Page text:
The Reeses decided our vacation time this summer would include time spent in one of the most beautiful parts of the homeland of Canada, Banff National Park. Just before you get into the park along the #1 Highway you come to Canmore, Alberta. An impressive little town with ginormous sentinel mountains surrounding the town.
One of those mountains is called Ha-Ling Peak, named after a Chinese cook for the Canadian National Railway who in 1896 was double-dog-dared for fifty bucks to plant a flag at the top of the mountain. Those wagering the fifty bucks said he couldn’t do it in less than ten hours. He started at 7am and was back in time for lunch, planting a large enough flag for the doubters at the local watering hole to see. That was before any paths were cut to make it “easier” to get to the top.
The most significant book I have read in the past two years has to be Eugene Peterson’s The
Pastor: A Memoir. It is the story of his formation and his vocation as pastor. If you are not acquainted with Peterson or only acquainted with his contemporary translation The Message, then The Pastor would be a great place to start getting to know this important author. The book provides so many directions for fruitful reflection, conversation and prayer whether you are a pastor or not. The one thought in particular that keeps on grabbing my attention is in his Letter to a Young Pastor found at the end of the memoir.
Jason Koleba is the lead pastor at Cochrane Alliance Church in Cochrane, Alberta. If you get a chance to hang out with Jason, before you reach the end of your grande coffee you get a sense that he is a person in love with Jesus and His way in the world. In fact, a concern for unleashing the church to live more missionally is a significant part of Jason’s signature, and why he knows the importance of investing in the deepening and empowering of those who call Cochrane Alliance their home.
The following are some words of encouragement and challenge he offered to those whom he had been walking alongside over the past three years, helping them discover more deeply who God is, who they are, and what God desires to do through their lives for the Kingdom. To be honest, I find myself prayerfully hoping for similar words and letters to be given by more pastors across North America. The church would become an attractive community again if such “walkingalongsideness” were practiced.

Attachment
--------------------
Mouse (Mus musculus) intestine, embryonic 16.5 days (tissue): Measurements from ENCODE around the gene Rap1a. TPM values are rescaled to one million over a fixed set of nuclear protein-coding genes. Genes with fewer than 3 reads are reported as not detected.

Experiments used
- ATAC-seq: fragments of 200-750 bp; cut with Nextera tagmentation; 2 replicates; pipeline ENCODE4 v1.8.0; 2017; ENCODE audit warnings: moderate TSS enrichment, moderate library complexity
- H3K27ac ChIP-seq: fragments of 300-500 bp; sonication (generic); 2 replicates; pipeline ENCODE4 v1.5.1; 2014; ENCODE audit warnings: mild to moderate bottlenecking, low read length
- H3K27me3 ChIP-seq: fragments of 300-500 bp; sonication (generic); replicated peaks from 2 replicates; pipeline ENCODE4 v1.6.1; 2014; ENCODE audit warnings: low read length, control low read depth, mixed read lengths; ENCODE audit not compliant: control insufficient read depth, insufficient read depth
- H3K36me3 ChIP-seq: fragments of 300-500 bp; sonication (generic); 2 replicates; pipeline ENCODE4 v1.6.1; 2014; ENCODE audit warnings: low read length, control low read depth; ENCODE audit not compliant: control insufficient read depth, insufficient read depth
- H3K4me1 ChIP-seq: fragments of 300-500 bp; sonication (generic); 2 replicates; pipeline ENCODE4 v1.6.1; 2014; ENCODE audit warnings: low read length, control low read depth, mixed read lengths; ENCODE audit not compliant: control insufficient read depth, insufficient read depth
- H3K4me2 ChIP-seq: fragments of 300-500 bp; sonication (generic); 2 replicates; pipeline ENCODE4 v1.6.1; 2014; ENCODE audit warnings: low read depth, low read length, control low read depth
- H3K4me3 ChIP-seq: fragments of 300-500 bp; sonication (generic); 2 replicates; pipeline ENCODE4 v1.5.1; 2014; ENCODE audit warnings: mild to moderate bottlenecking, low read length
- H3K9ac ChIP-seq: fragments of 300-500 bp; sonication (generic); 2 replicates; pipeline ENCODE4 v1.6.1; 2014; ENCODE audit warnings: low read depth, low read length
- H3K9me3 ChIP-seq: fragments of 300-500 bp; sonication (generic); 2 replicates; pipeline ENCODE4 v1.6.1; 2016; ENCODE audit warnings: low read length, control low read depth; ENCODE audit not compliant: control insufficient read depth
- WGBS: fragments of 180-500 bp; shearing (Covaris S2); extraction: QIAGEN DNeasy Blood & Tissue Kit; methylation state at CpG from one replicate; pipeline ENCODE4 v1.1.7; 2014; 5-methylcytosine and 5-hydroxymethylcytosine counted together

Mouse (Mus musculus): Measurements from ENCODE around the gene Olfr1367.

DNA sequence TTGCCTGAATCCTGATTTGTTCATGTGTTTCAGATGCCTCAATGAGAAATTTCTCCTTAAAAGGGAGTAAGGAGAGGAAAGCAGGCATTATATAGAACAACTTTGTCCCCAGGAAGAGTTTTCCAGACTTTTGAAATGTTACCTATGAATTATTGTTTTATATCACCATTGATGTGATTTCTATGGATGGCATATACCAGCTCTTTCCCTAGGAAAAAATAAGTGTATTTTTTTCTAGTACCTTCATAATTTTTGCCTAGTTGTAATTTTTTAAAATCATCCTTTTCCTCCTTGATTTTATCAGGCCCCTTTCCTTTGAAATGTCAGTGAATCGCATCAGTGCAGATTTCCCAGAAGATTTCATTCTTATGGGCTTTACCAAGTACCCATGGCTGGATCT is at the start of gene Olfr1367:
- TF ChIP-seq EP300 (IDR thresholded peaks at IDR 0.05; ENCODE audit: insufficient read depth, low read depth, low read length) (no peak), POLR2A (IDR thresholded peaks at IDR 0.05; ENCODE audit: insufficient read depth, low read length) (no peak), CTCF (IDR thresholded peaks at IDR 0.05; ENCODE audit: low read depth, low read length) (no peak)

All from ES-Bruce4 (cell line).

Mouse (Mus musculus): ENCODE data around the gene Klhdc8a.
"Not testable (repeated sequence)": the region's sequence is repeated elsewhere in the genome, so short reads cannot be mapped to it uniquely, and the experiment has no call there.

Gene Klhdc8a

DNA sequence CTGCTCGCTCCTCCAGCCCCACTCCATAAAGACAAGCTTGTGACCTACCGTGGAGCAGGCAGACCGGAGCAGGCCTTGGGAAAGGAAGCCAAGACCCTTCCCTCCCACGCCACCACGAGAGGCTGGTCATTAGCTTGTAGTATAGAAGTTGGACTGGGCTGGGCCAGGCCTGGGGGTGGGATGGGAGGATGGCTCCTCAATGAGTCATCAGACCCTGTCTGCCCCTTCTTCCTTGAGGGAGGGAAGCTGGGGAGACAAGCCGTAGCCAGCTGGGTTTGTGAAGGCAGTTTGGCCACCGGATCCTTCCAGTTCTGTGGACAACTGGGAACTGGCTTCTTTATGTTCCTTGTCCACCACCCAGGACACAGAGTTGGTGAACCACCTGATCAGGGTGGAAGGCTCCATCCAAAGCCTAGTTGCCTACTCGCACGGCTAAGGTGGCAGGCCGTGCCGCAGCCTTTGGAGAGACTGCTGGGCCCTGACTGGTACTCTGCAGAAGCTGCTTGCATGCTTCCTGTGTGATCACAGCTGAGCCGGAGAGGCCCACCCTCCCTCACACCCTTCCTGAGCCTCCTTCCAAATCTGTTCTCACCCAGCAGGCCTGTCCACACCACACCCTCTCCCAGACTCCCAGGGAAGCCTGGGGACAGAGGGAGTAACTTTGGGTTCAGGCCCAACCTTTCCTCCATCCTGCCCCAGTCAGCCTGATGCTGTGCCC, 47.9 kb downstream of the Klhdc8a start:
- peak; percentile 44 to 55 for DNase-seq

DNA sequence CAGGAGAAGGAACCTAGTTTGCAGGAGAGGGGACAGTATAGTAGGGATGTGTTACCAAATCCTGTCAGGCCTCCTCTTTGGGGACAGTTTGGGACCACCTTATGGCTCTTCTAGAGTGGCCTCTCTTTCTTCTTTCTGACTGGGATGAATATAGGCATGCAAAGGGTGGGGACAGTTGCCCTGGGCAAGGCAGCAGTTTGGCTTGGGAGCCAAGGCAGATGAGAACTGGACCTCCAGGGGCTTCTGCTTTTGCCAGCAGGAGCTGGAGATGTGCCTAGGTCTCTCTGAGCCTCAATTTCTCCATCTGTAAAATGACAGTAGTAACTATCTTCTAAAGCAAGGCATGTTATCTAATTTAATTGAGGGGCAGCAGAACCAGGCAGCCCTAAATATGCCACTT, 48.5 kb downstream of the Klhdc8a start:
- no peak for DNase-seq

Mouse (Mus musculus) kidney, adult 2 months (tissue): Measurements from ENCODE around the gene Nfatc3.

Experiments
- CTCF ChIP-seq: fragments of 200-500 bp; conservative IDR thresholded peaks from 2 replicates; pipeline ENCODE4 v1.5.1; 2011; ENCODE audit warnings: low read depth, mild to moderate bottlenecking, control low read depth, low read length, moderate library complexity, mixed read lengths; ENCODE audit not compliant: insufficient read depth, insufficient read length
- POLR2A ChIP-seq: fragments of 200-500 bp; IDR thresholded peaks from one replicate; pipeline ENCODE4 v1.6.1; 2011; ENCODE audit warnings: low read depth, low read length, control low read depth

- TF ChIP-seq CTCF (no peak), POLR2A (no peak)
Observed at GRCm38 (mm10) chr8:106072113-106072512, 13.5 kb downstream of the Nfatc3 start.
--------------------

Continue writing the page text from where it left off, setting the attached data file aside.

I have been re-reading the Bible. It’s been a while since I’ve read it from ding to dong. Usually my intake of the Word is guided by a bit of a gut check to be honest with what book of the Bible or passage I need to land on for a bit. And I have never been disappointed in the Spirit’s way of timing what I read with the particulars of my life. Maybe that’s part of the “living and active” thing.
I’ve been making my way through Genesis over the past several weeks. There have been many foundational blocks laid in Genesis that our faith has been built upon, held together by the mortar of God’s Spirit. Quite frankly, I have found myself saying to myself many times on this read through, “Holy moly. Talk about your crazy narratives and timelines!”
In Ephesians 4:7-16 the apostle Paul communicates a vision of maturity that one New Testament scholar has summarized this way, “each member contributes to the growth of the body.”[i] This is the mystery of how God’s Spirit nurtures us as Christ’s body. If we are to mature it will be done in the company of others. It is truly a “life together” that God has in mind.
One of the concrete ways in which we can learn to live this “life together” amidst today’s individualistic culture is through the practice of friendship. Spiritual friendship does not naturally grow out of the fast-paced and competitive lives so many of us live. In reality, our professional priorities, and our household busy-ness many times stand against the cultivation of deep friendship.